I read my friend Brian Greenspun’s newspaper column on Sunday. When I say he’s my friend, I don’t mean that in the “come to my house for the Super Bowl” kinda way.
I mean we’ve been competing against each other in the form of the Las Vegas Review-Journal versus the Las Vegas Sun newspapers since we were kids, and you can’t do that without having at least some regard for the point person on the other side.
Anyway, in lieu of a better word, I read my “friend’s” column for the first several inches thinking: “Hey, am I actually going to agree with Brian, for once?”
Then came the second half and I was relieved to find that all was again right in the universe. I don’t agree with Brian Greenspun. At all.
The first part of his column staked out the position that this country has a lot of problems and we need to find enough people with common sense to fix ‘em.
So far so good.
Then he veered off the road of common sense by trying to extrapolate abortion politics to his perceived radicalization of the Republican Party.
His vehicle was the news last week that former Nevada Lt. Gov. Sue Wagner left the Republican Party and registered as an Independent.
“Where Sue got crosswise with the GOP was in its hypocrisy.
“A party that insists on smaller, less intrusive government is now insisting that the same government intrude on the most intimate and personal aspects of our individual lives. A party that professes to be conservative — that is, one that believes in the Constitution of the United States — is required by its patrons to abandon concepts including individual freedom, responsible stewardship of the public’s resources and a commitment to science and other fact-based reasoning.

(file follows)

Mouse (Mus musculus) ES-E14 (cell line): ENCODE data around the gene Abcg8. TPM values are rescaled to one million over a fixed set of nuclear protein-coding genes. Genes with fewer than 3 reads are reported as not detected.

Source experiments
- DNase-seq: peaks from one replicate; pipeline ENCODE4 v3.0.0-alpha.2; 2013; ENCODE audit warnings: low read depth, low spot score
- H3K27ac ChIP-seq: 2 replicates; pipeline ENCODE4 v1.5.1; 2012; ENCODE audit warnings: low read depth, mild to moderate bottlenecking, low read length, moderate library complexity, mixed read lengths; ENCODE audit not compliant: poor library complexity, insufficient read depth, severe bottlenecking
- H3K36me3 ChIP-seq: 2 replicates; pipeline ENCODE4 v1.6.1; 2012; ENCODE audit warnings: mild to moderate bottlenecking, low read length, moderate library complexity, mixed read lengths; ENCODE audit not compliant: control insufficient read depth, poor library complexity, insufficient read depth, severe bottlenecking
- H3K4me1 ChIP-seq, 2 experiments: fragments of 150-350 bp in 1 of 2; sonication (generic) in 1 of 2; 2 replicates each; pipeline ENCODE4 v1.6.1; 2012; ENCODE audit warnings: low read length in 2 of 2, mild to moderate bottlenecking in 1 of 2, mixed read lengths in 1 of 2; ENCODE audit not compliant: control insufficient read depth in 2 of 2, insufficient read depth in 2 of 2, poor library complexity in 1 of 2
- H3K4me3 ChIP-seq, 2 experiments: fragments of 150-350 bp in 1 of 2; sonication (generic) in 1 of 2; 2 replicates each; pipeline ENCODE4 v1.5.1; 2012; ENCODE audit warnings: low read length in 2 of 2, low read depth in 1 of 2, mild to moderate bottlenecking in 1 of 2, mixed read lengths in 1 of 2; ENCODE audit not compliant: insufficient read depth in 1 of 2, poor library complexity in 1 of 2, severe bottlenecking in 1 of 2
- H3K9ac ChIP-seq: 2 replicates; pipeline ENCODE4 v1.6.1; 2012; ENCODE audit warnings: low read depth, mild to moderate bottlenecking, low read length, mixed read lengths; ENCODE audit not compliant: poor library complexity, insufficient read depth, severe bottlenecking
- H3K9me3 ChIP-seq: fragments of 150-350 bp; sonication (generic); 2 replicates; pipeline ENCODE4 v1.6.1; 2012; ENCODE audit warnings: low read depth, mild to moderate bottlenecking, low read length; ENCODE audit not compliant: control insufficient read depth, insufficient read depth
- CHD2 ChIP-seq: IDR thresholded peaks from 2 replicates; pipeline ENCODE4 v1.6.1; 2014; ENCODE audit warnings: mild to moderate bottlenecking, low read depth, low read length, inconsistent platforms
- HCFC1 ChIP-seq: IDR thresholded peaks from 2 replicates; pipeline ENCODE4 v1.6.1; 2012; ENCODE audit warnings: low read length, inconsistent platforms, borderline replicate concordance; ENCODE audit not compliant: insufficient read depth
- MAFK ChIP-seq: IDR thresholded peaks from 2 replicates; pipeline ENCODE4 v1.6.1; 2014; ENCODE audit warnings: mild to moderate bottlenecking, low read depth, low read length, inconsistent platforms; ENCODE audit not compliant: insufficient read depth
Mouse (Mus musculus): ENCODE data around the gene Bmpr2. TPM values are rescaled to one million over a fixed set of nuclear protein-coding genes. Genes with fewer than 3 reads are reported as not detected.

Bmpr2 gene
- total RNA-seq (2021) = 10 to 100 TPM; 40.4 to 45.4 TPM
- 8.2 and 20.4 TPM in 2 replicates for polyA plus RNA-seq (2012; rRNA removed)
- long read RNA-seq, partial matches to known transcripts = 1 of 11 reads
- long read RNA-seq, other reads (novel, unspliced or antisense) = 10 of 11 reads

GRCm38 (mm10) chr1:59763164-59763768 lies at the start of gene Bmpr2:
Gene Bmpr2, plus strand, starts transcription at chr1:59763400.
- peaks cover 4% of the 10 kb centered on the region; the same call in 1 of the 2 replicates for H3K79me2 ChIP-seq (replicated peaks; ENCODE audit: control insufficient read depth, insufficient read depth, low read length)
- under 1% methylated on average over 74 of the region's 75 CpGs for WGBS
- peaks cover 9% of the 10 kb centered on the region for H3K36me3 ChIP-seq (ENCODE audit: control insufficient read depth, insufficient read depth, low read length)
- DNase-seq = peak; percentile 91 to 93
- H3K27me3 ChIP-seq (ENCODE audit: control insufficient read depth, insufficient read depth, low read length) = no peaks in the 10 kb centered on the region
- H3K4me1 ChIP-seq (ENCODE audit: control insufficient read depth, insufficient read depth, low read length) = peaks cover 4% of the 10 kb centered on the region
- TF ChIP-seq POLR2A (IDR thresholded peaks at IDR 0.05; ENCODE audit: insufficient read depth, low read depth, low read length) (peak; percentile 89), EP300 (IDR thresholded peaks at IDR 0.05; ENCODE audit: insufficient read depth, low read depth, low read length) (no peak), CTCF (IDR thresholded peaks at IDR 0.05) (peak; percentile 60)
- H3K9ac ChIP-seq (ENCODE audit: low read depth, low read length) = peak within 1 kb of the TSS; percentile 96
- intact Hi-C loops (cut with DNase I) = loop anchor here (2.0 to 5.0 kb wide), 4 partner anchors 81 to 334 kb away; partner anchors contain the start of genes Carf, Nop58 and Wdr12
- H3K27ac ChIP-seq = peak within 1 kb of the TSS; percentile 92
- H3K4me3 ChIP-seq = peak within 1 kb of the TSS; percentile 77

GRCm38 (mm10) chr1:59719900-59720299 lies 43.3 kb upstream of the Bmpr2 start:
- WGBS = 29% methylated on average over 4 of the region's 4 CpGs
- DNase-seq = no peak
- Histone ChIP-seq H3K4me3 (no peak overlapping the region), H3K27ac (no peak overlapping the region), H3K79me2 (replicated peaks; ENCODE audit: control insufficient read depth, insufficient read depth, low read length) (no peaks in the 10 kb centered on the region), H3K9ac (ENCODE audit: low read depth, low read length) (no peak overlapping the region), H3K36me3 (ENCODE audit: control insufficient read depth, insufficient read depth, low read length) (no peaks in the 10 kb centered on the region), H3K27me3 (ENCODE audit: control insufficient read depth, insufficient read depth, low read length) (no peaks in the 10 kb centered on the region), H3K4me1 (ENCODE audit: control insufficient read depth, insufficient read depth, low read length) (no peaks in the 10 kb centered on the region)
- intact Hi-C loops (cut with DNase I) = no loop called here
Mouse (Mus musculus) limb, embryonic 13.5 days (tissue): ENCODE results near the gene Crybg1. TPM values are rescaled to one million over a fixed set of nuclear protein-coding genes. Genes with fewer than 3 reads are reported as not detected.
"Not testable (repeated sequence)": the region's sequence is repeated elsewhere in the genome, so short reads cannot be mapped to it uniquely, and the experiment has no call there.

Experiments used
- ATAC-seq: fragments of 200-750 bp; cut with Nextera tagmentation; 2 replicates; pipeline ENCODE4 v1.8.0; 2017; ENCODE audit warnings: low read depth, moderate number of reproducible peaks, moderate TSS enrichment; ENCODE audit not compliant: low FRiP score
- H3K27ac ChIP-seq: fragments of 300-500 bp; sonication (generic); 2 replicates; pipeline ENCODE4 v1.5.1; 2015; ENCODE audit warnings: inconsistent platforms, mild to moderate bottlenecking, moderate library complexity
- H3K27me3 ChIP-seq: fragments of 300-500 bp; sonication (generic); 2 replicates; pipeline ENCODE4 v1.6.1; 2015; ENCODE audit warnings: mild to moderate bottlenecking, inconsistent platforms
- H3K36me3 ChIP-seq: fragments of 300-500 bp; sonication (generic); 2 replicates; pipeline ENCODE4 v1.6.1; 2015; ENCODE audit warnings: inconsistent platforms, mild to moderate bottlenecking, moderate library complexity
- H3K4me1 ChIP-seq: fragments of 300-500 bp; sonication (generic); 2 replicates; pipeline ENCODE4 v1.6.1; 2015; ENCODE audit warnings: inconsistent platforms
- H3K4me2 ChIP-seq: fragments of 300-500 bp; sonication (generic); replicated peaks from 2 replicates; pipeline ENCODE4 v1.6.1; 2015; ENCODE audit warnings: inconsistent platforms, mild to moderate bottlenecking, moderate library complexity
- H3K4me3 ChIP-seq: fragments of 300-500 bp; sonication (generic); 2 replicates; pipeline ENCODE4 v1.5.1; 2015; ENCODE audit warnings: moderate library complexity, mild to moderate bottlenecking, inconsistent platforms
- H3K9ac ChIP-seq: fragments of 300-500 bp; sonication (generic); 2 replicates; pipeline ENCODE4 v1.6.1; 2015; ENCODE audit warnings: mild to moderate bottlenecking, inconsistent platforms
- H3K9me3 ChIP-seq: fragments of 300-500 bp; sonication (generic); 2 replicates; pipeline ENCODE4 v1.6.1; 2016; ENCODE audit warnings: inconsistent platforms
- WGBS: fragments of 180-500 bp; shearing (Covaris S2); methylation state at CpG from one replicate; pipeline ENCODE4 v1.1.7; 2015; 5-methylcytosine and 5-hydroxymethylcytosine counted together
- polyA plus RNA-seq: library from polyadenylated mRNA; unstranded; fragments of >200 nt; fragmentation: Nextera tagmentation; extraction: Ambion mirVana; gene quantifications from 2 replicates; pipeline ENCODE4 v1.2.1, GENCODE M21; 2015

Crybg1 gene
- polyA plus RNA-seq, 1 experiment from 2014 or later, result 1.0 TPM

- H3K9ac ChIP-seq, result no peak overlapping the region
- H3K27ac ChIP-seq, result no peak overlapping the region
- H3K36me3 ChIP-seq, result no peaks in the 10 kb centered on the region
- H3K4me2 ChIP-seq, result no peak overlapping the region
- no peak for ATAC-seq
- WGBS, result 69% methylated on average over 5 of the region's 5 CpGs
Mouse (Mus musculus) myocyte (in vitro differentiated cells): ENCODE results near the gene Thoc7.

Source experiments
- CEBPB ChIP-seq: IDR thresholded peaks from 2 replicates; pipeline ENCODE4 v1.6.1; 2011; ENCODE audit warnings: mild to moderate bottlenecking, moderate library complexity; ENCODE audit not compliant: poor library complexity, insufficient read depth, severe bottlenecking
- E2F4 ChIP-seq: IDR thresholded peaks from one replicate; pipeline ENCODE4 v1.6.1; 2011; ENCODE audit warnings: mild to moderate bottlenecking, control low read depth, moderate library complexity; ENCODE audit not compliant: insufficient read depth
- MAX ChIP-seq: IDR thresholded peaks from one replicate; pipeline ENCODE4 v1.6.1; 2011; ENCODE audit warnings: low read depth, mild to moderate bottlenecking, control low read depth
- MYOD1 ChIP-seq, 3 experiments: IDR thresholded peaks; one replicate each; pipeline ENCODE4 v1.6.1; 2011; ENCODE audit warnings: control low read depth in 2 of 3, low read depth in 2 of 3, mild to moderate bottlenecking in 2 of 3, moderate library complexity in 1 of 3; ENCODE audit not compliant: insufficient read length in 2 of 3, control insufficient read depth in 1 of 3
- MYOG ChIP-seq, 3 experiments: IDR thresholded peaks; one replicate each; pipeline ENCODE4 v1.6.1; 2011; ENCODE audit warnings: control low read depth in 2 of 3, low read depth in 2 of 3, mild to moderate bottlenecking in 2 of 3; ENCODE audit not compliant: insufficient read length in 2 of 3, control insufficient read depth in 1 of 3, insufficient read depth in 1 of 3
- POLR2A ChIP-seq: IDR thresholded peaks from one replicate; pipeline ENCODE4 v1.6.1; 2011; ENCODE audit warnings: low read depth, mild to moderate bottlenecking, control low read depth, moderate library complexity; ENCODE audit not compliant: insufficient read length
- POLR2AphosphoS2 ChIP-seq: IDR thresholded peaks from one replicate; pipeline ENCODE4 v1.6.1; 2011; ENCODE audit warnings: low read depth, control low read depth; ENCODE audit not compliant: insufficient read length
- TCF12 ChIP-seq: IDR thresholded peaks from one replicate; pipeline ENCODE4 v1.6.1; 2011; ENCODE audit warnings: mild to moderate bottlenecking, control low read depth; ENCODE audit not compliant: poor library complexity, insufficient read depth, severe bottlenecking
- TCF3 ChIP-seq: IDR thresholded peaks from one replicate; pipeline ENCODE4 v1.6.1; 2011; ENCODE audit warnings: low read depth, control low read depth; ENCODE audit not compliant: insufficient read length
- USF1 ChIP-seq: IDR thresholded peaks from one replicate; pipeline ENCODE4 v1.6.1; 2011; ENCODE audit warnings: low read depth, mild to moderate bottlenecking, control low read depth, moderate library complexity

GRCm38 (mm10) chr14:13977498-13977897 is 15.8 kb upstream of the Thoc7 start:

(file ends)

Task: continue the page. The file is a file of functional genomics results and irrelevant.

“So, she quit. Just like millions of others have quit or been thrown out through the ever-narrowing opening of a smaller and smaller Republican tent.”
That’s so not true.
In fact, I quit the Democratic Party and joined the Republican Party several years back for the same reasoning Brian tries to attach to Sue Wagner’s act.
Truth is we all pick our poison when attaching ourselves to a national party. I don’t know of anyone who believes in every single plank in their party’s platform, or the words of every single leader representing their respective parties.
But when it comes to abortion politics, I found myself constricted as a Democrat.
I would not call my thinking on the subject hard-core “right to life.” It’s obvious to me that the whole subject of abortion is filled with a messy balancing of competing rights — that of the mother and that of the child.
In the Democrat Party any kind of thoughtful expression of the idea that the child does have rights independent of the mother’s — forget about at what time that might take place during gestation — has been erased.
There is no position in the Democrat Party other than the mother’s right to abort for any reason, any time up to birth. If you deviate from that principle in the Democrat Party, there is something wrong with you.
Nancy Pelosi has even advanced the argument (though she now tries to cover it up) that abortion may take place any time up to the time the mother decides to leave the hospital. Yikes! Let that wash over you for a second. One of the highest leaders in the Democrat Party is advancing “abortion” of live births.
At least as a Republican, there is still the discussion that we are born with unalienable rights. Science suggests that this “birth” can be defined up to and including the moment of conception. And Republicans are willing to talk about that. Democrats are not. Science for them is Roe v. Wade, which is more outdated science-wise than a black-and-white TV.
Point is, it is damn near impossible to be a “pro-life” Democrat. What you end up doing is what folks like Sen. Harry Reid do — whisper privately that abortion is wrong, but then publicly facilitate the killing babies through government funding of abortions. That’s bloody hypocrisy, Brian.